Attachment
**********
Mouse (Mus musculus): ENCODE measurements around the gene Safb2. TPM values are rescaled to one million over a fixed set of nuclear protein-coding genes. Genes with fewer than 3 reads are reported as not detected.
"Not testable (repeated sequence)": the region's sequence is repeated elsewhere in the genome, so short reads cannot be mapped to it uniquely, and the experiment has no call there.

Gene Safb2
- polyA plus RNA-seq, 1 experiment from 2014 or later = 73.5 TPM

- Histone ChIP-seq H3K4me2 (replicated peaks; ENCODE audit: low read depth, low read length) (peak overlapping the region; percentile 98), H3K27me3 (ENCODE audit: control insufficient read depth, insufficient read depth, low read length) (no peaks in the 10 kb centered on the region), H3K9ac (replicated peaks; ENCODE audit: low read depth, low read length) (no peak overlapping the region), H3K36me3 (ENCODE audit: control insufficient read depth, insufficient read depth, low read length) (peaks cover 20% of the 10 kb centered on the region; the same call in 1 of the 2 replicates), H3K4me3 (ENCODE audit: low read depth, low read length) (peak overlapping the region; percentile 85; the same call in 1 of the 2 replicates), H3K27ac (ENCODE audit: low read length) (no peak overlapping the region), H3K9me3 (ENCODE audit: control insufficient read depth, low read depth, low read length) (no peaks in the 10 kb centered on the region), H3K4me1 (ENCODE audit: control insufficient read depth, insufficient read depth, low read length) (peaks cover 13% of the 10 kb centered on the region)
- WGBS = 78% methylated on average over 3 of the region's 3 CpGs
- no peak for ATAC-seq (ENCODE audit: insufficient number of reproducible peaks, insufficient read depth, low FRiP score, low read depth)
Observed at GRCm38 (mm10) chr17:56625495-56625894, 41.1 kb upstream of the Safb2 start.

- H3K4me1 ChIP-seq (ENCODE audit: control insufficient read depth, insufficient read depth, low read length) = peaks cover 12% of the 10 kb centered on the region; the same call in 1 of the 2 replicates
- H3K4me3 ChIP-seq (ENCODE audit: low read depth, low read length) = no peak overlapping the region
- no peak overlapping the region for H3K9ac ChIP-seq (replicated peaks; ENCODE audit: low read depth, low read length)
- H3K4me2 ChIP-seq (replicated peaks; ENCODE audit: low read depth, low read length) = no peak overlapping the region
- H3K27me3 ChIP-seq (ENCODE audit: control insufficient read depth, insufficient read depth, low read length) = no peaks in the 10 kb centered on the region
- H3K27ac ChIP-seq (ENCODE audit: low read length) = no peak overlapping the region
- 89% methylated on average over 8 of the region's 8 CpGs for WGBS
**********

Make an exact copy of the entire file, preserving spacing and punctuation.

Mouse (Mus musculus): ENCODE measurements around the gene Safb2. TPM values are rescaled to one million over a fixed set of nuclear protein-coding genes. Genes with fewer than 3 reads are reported as not detected.
"Not testable (repeated sequence)": the region's sequence is repeated elsewhere in the genome, so short reads cannot be mapped to it uniquely, and the experiment has no call there.

Gene Safb2
- polyA plus RNA-seq, 1 experiment from 2014 or later = 73.5 TPM

- Histone ChIP-seq H3K4me2 (replicated peaks; ENCODE audit: low read depth, low read length) (peak overlapping the region; percentile 98), H3K27me3 (ENCODE audit: control insufficient read depth, insufficient read depth, low read length) (no peaks in the 10 kb centered on the region), H3K9ac (replicated peaks; ENCODE audit: low read depth, low read length) (no peak overlapping the region), H3K36me3 (ENCODE audit: control insufficient read depth, insufficient read depth, low read length) (peaks cover 20% of the 10 kb centered on the region; the same call in 1 of the 2 replicates), H3K4me3 (ENCODE audit: low read depth, low read length) (peak overlapping the region; percentile 85; the same call in 1 of the 2 replicates), H3K27ac (ENCODE audit: low read length) (no peak overlapping the region), H3K9me3 (ENCODE audit: control insufficient read depth, low read depth, low read length) (no peaks in the 10 kb centered on the region), H3K4me1 (ENCODE audit: control insufficient read depth, insufficient read depth, low read length) (peaks cover 13% of the 10 kb centered on the region)
- WGBS = 78% methylated on average over 3 of the region's 3 CpGs
- no peak for ATAC-seq (ENCODE audit: insufficient number of reproducible peaks, insufficient read depth, low FRiP score, low read depth)
Observed at GRCm38 (mm10) chr17:56625495-56625894, 41.1 kb upstream of the Safb2 start.

- H3K4me1 ChIP-seq (ENCODE audit: control insufficient read depth, insufficient read depth, low read length) = peaks cover 12% of the 10 kb centered on the region; the same call in 1 of the 2 replicates
- H3K4me3 ChIP-seq (ENCODE audit: low read depth, low read length) = no peak overlapping the region
- no peak overlapping the region for H3K9ac ChIP-seq (replicated peaks; ENCODE audit: low read depth, low read length)
- H3K4me2 ChIP-seq (replicated peaks; ENCODE audit: low read depth, low read length) = no peak overlapping the region
- H3K27me3 ChIP-seq (ENCODE audit: control insufficient read depth, insufficient read depth, low read length) = no peaks in the 10 kb centered on the region
- H3K27ac ChIP-seq (ENCODE audit: low read length) = no peak overlapping the region
- 89% methylated on average over 8 of the region's 8 CpGs for WGBS